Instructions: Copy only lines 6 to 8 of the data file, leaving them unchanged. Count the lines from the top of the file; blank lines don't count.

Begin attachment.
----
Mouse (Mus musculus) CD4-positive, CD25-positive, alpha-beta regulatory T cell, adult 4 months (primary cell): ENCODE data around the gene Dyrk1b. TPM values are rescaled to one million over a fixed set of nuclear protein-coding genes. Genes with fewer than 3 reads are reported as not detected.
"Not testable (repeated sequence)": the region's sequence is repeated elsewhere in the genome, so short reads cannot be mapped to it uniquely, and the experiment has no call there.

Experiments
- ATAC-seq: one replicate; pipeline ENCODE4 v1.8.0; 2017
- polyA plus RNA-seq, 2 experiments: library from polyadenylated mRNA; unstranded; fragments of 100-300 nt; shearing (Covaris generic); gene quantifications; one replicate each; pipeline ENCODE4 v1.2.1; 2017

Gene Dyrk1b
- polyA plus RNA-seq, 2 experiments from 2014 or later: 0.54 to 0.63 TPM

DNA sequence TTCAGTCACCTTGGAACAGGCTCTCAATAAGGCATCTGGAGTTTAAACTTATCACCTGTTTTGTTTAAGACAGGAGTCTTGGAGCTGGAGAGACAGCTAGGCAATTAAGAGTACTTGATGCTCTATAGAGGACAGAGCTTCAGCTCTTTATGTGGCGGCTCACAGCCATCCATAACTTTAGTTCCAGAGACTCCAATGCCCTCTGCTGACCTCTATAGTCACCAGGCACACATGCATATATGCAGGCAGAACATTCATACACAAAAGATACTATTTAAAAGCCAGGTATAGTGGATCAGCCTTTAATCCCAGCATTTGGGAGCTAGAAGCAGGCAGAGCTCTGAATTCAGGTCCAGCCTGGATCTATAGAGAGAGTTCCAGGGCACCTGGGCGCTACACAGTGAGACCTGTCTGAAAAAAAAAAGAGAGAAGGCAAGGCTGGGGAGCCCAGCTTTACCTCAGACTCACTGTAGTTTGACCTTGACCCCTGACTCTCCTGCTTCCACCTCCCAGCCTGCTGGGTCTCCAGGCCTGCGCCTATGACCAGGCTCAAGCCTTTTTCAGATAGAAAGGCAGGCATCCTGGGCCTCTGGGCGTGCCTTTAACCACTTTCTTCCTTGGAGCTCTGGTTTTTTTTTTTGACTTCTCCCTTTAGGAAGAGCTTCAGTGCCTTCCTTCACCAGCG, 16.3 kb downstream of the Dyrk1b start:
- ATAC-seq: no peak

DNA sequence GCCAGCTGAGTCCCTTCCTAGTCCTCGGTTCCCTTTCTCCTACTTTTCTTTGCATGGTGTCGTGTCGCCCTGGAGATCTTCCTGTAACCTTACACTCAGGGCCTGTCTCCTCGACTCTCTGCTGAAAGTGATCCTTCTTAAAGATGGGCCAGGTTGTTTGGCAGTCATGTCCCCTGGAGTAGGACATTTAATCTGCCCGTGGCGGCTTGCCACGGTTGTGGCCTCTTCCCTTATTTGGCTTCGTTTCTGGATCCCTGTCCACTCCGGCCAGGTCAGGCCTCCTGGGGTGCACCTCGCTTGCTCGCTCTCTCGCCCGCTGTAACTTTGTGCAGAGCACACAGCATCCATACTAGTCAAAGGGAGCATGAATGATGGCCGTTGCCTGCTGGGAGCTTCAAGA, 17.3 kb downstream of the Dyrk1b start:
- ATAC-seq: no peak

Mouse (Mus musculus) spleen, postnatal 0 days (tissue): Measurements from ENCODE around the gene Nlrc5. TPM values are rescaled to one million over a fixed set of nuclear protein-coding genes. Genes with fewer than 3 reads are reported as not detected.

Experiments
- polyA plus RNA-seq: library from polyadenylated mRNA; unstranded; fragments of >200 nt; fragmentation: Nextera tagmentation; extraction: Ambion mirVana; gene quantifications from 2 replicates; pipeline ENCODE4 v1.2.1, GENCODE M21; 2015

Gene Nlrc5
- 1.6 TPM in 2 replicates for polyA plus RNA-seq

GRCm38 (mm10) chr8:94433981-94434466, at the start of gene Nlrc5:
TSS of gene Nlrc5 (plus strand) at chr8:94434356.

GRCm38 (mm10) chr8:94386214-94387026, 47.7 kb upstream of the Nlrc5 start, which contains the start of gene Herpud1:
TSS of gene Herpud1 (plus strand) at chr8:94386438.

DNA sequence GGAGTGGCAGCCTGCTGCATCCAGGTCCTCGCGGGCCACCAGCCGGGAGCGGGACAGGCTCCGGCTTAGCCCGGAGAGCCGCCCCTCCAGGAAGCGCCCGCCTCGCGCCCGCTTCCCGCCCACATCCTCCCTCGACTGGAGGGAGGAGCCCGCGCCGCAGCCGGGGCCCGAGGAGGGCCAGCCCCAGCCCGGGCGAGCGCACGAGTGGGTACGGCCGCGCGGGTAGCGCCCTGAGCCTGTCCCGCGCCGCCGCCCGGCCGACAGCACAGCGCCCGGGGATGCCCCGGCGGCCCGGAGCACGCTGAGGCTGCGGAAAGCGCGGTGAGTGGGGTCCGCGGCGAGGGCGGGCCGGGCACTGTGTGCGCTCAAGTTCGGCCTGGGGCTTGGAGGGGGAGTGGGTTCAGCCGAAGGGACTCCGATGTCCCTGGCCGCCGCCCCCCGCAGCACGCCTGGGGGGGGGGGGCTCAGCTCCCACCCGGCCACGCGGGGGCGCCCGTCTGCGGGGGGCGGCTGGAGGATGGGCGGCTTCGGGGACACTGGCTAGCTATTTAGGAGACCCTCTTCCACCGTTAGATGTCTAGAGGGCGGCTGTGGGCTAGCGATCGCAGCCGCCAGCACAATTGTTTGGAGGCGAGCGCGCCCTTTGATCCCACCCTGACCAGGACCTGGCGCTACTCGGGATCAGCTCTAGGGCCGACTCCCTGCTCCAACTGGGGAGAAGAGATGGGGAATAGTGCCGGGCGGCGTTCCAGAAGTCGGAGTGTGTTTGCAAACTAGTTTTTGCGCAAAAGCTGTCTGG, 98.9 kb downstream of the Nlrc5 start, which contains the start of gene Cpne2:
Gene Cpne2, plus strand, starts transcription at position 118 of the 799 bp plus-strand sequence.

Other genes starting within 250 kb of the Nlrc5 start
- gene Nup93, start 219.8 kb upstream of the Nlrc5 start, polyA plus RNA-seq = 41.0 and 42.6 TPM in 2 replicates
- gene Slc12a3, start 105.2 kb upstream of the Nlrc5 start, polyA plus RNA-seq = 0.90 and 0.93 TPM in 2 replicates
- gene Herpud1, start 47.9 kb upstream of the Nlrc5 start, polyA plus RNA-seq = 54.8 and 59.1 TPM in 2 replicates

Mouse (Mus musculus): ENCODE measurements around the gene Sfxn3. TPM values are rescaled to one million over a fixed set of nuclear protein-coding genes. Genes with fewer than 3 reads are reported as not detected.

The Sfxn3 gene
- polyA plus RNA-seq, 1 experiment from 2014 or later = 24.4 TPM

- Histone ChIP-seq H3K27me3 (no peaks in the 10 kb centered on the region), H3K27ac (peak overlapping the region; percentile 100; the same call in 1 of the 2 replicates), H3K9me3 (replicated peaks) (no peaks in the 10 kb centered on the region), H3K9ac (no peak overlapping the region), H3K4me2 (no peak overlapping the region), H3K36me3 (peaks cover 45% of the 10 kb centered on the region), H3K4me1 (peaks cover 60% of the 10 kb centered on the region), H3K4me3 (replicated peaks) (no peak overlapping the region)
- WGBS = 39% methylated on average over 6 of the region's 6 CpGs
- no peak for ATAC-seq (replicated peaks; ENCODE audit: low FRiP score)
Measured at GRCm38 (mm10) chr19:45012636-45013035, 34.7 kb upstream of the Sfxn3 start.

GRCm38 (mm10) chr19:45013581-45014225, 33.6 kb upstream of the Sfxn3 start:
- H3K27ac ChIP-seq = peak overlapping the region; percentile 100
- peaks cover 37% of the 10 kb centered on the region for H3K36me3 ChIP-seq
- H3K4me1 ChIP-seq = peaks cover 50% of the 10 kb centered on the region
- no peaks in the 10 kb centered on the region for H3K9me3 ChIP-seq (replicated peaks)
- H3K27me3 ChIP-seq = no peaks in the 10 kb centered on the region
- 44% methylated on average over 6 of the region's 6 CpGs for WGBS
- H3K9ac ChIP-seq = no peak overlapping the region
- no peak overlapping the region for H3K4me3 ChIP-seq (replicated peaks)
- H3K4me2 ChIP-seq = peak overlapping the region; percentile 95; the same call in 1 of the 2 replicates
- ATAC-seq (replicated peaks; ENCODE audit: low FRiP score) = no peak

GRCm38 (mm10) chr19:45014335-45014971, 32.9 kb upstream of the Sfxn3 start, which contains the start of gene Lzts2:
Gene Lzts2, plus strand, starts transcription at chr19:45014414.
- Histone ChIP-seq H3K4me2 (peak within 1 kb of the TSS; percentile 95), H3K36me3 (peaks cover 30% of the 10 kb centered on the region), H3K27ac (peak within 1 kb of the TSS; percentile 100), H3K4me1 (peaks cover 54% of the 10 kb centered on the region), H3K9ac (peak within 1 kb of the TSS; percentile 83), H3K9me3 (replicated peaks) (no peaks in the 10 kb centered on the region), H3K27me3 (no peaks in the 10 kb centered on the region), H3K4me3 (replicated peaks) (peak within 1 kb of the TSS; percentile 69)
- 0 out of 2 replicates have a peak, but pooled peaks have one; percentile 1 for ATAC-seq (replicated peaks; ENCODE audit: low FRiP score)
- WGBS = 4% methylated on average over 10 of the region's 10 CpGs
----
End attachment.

Gene Dyrk1b
- polyA plus RNA-seq, 2 experiments from 2014 or later: 0.54 to 0.63 TPM

DNA sequence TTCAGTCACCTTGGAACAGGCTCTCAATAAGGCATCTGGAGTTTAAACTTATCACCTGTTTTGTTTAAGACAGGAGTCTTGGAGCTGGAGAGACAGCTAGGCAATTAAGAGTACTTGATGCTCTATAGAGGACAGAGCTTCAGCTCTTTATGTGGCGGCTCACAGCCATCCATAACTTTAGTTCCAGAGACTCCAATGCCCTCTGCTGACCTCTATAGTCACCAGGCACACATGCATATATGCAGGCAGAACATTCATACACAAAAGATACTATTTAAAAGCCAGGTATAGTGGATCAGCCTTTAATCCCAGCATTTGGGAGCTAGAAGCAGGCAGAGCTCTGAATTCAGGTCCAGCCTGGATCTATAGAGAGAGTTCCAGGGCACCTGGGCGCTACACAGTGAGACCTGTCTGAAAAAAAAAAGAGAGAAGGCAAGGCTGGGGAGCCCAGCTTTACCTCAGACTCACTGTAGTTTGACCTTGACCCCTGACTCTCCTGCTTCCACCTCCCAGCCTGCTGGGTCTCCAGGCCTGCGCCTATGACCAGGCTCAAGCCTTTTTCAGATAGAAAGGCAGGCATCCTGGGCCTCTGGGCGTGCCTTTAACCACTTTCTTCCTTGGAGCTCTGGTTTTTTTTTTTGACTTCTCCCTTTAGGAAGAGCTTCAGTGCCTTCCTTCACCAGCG, 16.3 kb downstream of the Dyrk1b start: